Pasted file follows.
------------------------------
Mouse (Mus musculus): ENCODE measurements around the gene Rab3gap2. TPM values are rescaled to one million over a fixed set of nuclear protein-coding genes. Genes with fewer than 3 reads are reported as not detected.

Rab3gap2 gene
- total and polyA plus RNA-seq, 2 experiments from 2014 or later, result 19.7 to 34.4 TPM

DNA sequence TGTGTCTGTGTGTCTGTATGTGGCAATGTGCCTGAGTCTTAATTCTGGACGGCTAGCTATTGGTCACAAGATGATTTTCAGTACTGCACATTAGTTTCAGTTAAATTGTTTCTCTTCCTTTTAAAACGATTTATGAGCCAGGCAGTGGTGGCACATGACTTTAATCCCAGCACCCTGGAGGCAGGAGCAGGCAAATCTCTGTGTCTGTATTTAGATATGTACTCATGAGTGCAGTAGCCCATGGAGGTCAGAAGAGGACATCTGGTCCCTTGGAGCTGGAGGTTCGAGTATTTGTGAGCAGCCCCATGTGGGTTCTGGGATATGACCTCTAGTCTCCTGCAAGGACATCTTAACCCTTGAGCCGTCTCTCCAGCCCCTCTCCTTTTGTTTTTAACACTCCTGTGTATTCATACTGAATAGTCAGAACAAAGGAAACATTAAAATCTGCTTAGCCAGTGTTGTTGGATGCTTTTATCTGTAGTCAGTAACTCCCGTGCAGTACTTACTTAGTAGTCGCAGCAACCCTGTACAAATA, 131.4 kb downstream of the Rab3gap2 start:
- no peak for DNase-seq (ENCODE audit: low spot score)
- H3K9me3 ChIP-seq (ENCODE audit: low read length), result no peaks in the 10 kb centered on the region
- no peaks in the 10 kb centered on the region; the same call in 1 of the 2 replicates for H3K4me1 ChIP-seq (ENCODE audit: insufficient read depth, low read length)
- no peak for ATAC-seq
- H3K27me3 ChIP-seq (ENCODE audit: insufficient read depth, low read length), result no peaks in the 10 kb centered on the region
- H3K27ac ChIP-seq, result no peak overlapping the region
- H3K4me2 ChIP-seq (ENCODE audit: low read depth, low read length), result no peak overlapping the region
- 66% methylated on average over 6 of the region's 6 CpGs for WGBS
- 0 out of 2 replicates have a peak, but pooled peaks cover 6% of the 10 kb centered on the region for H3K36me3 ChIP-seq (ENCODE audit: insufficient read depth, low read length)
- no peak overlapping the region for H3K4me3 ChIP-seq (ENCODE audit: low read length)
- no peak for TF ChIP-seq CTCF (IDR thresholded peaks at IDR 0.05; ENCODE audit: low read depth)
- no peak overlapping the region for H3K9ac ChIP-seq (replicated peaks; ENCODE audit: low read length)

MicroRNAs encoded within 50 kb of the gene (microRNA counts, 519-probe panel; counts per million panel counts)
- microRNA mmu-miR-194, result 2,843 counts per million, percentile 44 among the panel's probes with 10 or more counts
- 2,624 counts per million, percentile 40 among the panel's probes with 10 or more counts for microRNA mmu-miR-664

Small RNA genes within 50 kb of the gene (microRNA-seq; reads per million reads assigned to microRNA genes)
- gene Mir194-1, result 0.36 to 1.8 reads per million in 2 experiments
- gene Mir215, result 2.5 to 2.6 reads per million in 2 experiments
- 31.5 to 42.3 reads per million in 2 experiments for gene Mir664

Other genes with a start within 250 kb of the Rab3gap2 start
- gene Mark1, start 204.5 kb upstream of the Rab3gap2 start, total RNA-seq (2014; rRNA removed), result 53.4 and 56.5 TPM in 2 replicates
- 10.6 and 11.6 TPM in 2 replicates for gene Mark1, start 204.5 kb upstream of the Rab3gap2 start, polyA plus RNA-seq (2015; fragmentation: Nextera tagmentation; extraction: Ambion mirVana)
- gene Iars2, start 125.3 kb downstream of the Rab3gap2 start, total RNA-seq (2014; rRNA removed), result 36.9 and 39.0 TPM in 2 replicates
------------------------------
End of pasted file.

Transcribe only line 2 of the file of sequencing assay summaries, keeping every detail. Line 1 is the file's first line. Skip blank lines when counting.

Rab3gap2 gene